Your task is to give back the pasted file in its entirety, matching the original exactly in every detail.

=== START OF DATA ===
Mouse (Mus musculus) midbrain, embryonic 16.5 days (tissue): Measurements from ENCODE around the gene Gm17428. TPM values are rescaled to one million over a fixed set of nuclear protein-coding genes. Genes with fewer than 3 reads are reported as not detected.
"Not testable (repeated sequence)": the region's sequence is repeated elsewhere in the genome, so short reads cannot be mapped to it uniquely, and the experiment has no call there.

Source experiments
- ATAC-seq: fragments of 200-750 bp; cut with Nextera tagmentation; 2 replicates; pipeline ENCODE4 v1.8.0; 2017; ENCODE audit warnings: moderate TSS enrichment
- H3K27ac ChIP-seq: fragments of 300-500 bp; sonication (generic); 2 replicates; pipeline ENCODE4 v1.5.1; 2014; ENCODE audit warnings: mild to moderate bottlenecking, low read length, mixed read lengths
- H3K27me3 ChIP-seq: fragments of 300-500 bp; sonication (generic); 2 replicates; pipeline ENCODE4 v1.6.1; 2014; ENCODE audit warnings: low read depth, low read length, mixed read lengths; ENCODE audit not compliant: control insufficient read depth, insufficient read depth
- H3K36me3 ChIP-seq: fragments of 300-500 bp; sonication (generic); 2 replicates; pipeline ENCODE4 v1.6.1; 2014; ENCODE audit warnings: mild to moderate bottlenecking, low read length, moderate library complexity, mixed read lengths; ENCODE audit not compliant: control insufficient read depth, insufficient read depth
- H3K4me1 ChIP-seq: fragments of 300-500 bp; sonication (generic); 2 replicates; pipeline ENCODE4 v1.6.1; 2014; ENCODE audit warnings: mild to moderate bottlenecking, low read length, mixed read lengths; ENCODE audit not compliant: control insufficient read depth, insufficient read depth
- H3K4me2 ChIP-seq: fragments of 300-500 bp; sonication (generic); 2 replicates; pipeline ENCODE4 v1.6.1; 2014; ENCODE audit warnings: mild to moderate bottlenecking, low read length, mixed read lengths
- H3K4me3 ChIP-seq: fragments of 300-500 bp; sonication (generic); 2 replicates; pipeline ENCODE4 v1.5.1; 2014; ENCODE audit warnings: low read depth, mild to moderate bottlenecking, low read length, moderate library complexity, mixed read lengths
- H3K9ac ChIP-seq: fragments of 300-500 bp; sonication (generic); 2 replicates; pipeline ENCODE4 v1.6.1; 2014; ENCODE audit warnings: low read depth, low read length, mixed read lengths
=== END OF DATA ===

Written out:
Mouse (Mus musculus) midbrain, embryonic 16.5 days (tissue): Measurements from ENCODE around the gene Gm17428. TPM values are rescaled to one million over a fixed set of nuclear protein-coding genes. Genes with fewer than 3 reads are reported as not detected.
"Not testable (repeated sequence)": the region's sequence is repeated elsewhere in the genome, so short reads cannot be mapped to it uniquely, and the experiment has no call there.

Source experiments
- ATAC-seq: fragments of 200-750 bp; cut with Nextera tagmentation; 2 replicates; pipeline ENCODE4 v1.8.0; 2017; ENCODE audit warnings: moderate TSS enrichment
- H3K27ac ChIP-seq: fragments of 300-500 bp; sonication (generic); 2 replicates; pipeline ENCODE4 v1.5.1; 2014; ENCODE audit warnings: mild to moderate bottlenecking, low read length, mixed read lengths
- H3K27me3 ChIP-seq: fragments of 300-500 bp; sonication (generic); 2 replicates; pipeline ENCODE4 v1.6.1; 2014; ENCODE audit warnings: low read depth, low read length, mixed read lengths; ENCODE audit not compliant: control insufficient read depth, insufficient read depth
- H3K36me3 ChIP-seq: fragments of 300-500 bp; sonication (generic); 2 replicates; pipeline ENCODE4 v1.6.1; 2014; ENCODE audit warnings: mild to moderate bottlenecking, low read length, moderate library complexity, mixed read lengths; ENCODE audit not compliant: control insufficient read depth, insufficient read depth
- H3K4me1 ChIP-seq: fragments of 300-500 bp; sonication (generic); 2 replicates; pipeline ENCODE4 v1.6.1; 2014; ENCODE audit warnings: mild to moderate bottlenecking, low read length, mixed read lengths; ENCODE audit not compliant: control insufficient read depth, insufficient read depth
- H3K4me2 ChIP-seq: fragments of 300-500 bp; sonication (generic); 2 replicates; pipeline ENCODE4 v1.6.1; 2014; ENCODE audit warnings: mild to moderate bottlenecking, low read length, mixed read lengths
- H3K4me3 ChIP-seq: fragments of 300-500 bp; sonication (generic); 2 replicates; pipeline ENCODE4 v1.5.1; 2014; ENCODE audit warnings: low read depth, mild to moderate bottlenecking, low read length, moderate library complexity, mixed read lengths
- H3K9ac ChIP-seq: fragments of 300-500 bp; sonication (generic); 2 replicates; pipeline ENCODE4 v1.6.1; 2014; ENCODE audit warnings: low read depth, low read length, mixed read lengths